National News

23 Killed In Historic West Virgina Flooding

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Why A Semi-Automatic Rifle Owner Supports Stricter Gun Laws

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'The Hot Sardines' Album: French Fries & Champagne

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A Grisly, Humorous Dissection Of Morality In 'Anatomy Theatre'

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Novelist Chris Cleave On 'Brexit': 'We've Just Shot Ourselves In Both Feet'

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Chicago Energized By Naitonal Gun Control Reform Movement

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Boris Johnson, the former mayor of London and a leading proponent for Britain's departure from the EU, holds a press conference in London on Friday. Johnson is considered a leading contender to replace Prime Minister David Cameron, who announced Friday that he will be stepping down by October

Boris Johnson: London's Ex-Mayor Could Be Britain's Next Prime Minister

He's a crazy-haired populist who was born in New York and nearly split his conservative party, but appears to have come out on top.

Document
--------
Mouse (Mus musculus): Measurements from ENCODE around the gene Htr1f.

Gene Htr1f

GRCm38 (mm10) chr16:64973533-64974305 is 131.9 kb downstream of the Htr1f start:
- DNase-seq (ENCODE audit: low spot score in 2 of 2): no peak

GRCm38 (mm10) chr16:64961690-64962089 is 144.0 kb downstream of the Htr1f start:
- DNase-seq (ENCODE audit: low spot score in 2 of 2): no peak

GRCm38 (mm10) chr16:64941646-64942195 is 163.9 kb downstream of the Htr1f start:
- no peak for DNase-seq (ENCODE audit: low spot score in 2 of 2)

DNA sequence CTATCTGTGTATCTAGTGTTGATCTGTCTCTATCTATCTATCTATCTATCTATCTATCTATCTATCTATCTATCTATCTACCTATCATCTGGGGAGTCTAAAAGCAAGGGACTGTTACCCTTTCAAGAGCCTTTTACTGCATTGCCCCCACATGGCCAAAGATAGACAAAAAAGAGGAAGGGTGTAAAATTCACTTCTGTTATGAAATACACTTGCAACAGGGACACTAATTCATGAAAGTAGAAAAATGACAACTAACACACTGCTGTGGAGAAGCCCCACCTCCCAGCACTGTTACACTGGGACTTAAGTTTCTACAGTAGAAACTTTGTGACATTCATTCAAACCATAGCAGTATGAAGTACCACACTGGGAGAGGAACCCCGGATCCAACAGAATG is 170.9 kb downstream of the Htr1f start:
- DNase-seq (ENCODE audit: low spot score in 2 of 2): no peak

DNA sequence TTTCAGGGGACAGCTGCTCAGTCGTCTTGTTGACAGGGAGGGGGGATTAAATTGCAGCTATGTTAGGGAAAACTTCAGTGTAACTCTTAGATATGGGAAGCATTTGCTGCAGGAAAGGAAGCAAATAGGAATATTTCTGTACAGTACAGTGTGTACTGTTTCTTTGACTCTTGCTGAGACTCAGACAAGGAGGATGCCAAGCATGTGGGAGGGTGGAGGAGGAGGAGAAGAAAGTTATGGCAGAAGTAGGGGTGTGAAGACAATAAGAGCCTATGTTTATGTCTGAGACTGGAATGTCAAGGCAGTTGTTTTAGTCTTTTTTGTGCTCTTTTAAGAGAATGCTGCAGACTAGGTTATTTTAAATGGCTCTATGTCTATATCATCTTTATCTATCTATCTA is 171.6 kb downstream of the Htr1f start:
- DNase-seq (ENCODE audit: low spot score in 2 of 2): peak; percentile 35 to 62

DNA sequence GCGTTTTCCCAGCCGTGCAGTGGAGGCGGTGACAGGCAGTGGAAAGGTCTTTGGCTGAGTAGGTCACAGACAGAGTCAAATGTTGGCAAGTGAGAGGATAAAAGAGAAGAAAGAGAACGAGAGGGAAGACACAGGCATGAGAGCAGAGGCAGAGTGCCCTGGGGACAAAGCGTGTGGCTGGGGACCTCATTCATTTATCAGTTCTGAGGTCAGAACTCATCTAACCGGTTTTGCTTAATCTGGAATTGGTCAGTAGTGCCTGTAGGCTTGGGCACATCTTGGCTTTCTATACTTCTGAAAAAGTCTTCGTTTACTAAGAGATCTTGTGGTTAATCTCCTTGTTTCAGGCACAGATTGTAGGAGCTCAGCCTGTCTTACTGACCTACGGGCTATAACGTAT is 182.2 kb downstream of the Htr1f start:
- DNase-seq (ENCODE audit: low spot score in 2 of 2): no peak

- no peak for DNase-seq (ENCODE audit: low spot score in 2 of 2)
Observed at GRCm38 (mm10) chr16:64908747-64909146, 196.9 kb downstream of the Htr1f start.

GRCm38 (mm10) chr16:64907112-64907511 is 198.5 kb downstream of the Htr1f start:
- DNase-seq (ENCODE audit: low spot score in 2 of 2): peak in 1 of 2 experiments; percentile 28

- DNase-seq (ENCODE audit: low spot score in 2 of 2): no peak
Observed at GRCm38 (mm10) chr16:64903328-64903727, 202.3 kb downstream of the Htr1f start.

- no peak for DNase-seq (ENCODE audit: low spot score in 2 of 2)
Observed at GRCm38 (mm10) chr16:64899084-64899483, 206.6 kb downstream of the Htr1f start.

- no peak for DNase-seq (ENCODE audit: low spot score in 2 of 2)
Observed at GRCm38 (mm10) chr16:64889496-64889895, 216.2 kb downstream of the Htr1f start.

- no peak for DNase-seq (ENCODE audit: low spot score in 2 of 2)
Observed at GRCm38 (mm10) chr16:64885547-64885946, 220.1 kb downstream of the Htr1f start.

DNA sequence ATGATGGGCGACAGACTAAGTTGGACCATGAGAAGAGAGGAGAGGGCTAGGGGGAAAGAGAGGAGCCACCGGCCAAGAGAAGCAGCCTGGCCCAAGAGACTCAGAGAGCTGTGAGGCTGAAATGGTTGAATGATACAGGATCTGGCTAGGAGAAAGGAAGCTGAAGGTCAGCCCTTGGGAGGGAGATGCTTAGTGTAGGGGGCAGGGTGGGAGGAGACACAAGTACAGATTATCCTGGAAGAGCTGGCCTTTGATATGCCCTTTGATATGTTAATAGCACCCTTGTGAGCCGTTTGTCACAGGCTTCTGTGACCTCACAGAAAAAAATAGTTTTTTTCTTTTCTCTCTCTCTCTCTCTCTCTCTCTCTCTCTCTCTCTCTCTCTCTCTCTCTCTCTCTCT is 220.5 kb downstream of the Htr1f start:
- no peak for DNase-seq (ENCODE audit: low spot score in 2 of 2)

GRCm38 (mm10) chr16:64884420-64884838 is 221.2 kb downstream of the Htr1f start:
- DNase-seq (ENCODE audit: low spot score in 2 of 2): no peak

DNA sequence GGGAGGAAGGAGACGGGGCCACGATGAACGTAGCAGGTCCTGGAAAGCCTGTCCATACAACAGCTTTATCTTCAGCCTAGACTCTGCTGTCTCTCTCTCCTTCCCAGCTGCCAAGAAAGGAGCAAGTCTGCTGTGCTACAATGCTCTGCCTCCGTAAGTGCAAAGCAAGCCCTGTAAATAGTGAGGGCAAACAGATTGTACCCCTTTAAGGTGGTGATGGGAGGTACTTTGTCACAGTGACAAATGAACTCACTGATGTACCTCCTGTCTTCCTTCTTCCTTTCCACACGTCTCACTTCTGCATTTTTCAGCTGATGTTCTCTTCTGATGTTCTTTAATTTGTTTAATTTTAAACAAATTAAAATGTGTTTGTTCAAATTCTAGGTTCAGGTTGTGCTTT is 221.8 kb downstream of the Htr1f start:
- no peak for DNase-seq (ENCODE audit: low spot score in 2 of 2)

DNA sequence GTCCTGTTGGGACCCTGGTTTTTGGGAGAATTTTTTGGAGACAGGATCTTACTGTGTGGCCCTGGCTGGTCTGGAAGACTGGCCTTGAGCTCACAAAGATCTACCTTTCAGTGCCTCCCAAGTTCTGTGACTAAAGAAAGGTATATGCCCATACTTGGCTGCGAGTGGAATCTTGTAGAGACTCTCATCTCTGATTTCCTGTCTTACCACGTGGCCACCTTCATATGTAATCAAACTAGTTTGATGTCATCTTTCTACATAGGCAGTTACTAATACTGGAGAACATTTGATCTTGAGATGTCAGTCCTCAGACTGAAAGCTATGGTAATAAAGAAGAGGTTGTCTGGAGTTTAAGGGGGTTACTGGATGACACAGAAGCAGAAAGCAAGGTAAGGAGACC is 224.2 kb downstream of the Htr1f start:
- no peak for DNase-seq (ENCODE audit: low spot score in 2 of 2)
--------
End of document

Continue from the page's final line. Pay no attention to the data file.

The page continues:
He's wealthy, but appeals to working-class voters. He's tough on immigration, and keen to point out President Obama's Kenyan heritage. Lots of people call him by his first name only. He once starred on TV.

He's not Donald Trump.

He's Boris Johnson, who was the mayor of London until he stepped down last month. Now he could become the United Kingdom's next prime minister.

People at the Leave.EU campaign's referendum party at Millbank Tower in London react to a regional EU referendum result on Thursday.

Brexit: What's Race Got To Do With It?

On Thursday night, the votes poured in: After months of debate, the United Kingdom officially voted to leave the European Union in a referendum nicknamed "Brexit."

Donald Verrilli speaks outside the Supreme Court in Washington after arguments about the death penalty on Jan. 7, 2008. He became solicitor general in 2011.

The Man Who Argued Health Care For Obama Looks Back As He Steps Down

As the U.S. Supreme Court heads into the homestretch of its current term, Donald Verrilli, the federal government's chief advocate, will not be there.

After five years as solicitor general, he is turning over the reins to his successor, leaving a job he describes as "reaching the mountaintop" of American law.

Personality Tests Are Popular, But Do They Capture The Real You?

Twelve years ago, I tried to drive a stake into the heart of the personality-testing industry. Personality tests are neither valid nor reliable, I argued, and we should stop using them — especially for making decisions that affect the course of people's lives, like workplace hiring and promotion.